BOARD OF SUPERVISORS

Parties Nominate Candidates for Pr. William Seat

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By Jacqueline L. Salmon
Washington Post Staff Writer
Sunday, August 20, 2006

In a rebuff of the pro-growth policies championed by Prince William Board of County Supervisors Chairman Sean T. Connaughton, members of his own Republican Party yesterday chose as his replacement a candidate who vowed to slow development in the fast-growing county.

The vote -- of which Supervisor Corey A. Stewart (Occoquan) took 69 percent -- came yesterday at a crowded Republican party convention, where delegates chose Stewart as their candidate to succeed Connaughton.

The leadership of the commonwealth's second-largest county was thrown open this summer when Connaughton was nominated by President Bush to head the U.S. Maritime Administration; the Senate approved his nomination this month.

Both parties held hastily organized conventions yesterday to choose candidates to run in a possible special election to replace Connaughton, whose second four-year term expires in December 2007. Connaugton is waiting for the president to approve his commission to the federal post and is expected to resign early next month. A special election has not been scheduled but is expected to coincide with the Nov. 7 general election.

Stewart, 38, will face Sharon E. Pandak, a former county attorney, who was nominated at the Democrats' convention yesterday at the McCoart Government Center in Woodbridge. Stewart accepted the Republican nomination 25 miles away at Battlefield High School in Haymarket.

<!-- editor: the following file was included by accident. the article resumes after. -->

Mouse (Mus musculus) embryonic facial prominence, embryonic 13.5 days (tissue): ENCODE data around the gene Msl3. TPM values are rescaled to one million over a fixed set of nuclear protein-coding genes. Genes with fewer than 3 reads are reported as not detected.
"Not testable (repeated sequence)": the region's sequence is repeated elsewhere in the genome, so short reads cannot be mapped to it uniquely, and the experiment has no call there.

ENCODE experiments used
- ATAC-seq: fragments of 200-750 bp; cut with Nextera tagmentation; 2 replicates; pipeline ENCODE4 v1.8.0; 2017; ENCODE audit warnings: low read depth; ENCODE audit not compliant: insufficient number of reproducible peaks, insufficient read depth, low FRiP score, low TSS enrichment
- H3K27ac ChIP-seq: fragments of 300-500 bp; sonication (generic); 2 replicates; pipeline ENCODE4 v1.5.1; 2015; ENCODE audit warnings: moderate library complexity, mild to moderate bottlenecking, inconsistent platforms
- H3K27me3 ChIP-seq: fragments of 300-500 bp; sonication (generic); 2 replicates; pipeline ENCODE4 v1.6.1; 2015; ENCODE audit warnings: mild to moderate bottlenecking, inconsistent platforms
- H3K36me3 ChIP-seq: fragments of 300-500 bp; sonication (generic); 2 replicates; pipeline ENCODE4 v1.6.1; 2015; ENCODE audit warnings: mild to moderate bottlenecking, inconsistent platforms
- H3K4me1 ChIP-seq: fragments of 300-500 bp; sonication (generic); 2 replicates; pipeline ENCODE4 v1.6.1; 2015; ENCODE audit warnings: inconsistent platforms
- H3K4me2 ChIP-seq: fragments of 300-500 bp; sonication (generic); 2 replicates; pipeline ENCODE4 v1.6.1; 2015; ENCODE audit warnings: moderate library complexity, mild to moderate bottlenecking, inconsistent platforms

Pandak touted her experience working in the county attorney's office for 25 years before going into private practice in 2004. She told the 211 Democratic delegates that the county needs to build more roads and work with developers for "smarter" growth.

"Smarter growth has to be paced at the rate of the ability of public services to handle it," said Pandak, 53.

The county, which is growing by about 15,000 people a year, has been struggling in recent years to absorb newcomers and the growing residential development.

Connaughton has won praise for ushering the county into an era of more expensive homes and more affluent residents. But critics say his policies during his six-year tenure, in which developers have paid more for roads and schools, have only created congested roads and crowded schools.

"We are sick of traffic that has been created by big builders in the area," Stewart supporter Peggy Bassette-Hobbs told the 411 Republican delegates, drawing loud applause.

Stewart told delegates that the county must rein in high-density developments, which do not bring in enough tax revenue to cover the county services used by their residents. "When we approve large developments, we are essentially approving a tax increase," he said.

Stewart was nominated over John S. Gray, 55, a Lake Ridge certified public accountant who had pledged to continue Connaughton's policies.


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